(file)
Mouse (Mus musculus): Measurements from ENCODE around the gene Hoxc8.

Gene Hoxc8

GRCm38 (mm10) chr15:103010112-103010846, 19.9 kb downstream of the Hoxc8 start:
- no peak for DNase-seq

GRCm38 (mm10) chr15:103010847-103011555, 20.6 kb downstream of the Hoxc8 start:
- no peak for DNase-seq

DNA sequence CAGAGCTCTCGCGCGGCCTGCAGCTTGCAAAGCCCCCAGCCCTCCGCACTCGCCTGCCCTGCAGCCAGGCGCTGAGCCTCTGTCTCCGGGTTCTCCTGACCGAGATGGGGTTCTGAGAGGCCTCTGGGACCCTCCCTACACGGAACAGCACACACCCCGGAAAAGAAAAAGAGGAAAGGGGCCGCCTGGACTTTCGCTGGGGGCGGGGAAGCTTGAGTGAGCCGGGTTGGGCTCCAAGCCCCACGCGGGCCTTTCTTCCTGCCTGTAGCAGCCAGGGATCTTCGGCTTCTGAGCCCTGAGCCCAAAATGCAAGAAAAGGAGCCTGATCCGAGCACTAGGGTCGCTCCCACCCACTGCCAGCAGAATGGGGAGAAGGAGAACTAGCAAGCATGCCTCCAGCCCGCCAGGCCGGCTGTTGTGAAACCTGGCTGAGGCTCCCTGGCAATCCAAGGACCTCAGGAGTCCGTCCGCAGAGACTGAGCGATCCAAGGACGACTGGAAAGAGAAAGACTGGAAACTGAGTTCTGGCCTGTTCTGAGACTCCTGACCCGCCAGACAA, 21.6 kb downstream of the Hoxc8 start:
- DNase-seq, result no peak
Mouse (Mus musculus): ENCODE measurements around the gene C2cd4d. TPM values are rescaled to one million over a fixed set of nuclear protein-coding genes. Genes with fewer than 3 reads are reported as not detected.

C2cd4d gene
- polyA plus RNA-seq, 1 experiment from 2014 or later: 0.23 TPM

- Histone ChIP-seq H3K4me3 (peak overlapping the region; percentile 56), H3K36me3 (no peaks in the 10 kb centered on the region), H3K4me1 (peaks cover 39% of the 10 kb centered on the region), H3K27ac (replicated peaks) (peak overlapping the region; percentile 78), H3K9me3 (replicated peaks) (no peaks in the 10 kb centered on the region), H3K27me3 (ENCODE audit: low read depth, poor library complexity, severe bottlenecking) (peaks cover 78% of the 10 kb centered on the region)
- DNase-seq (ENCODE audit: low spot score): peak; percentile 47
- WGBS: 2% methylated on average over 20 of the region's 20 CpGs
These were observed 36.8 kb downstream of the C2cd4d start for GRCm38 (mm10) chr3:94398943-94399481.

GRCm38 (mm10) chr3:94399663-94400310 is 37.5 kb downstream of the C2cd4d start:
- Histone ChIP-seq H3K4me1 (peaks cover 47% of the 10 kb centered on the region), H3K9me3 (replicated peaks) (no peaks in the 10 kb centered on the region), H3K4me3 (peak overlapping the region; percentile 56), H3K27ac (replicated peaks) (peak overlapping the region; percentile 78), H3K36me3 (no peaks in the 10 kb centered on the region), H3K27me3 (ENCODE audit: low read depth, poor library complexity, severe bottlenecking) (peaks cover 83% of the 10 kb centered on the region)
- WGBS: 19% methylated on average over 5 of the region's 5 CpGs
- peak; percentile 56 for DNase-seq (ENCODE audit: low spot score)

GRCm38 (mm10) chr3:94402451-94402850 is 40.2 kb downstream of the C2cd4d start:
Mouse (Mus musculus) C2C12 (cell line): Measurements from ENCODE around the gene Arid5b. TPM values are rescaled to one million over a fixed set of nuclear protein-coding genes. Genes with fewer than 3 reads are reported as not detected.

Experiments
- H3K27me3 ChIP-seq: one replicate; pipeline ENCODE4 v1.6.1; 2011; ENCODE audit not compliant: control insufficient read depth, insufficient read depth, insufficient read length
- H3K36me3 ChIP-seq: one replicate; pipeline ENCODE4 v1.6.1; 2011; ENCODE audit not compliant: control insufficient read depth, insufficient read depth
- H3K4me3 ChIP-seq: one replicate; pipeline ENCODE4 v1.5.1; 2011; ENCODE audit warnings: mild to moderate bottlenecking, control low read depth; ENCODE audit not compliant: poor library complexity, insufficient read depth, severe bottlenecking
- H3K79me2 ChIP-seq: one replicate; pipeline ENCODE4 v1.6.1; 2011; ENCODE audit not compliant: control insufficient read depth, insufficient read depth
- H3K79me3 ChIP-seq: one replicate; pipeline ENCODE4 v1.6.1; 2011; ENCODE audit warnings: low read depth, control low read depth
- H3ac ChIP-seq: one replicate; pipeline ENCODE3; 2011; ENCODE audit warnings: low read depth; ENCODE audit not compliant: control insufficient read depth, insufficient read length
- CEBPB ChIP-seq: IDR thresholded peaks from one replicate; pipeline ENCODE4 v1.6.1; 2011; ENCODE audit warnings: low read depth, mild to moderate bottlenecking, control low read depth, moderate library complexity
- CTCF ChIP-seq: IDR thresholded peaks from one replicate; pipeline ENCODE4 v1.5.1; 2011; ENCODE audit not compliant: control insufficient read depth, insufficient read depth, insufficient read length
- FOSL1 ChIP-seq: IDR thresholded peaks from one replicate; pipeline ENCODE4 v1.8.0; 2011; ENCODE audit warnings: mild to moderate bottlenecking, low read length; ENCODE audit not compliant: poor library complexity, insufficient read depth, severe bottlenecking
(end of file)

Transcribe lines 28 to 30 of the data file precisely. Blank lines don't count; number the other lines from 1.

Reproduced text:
- H3ac ChIP-seq: one replicate; pipeline ENCODE3; 2011; ENCODE audit warnings: low read depth; ENCODE audit not compliant: control insufficient read depth, insufficient read length
- CEBPB ChIP-seq: IDR thresholded peaks from one replicate; pipeline ENCODE4 v1.6.1; 2011; ENCODE audit warnings: low read depth, mild to moderate bottlenecking, control low read depth, moderate library complexity
- CTCF ChIP-seq: IDR thresholded peaks from one replicate; pipeline ENCODE4 v1.5.1; 2011; ENCODE audit not compliant: control insufficient read depth, insufficient read depth, insufficient read length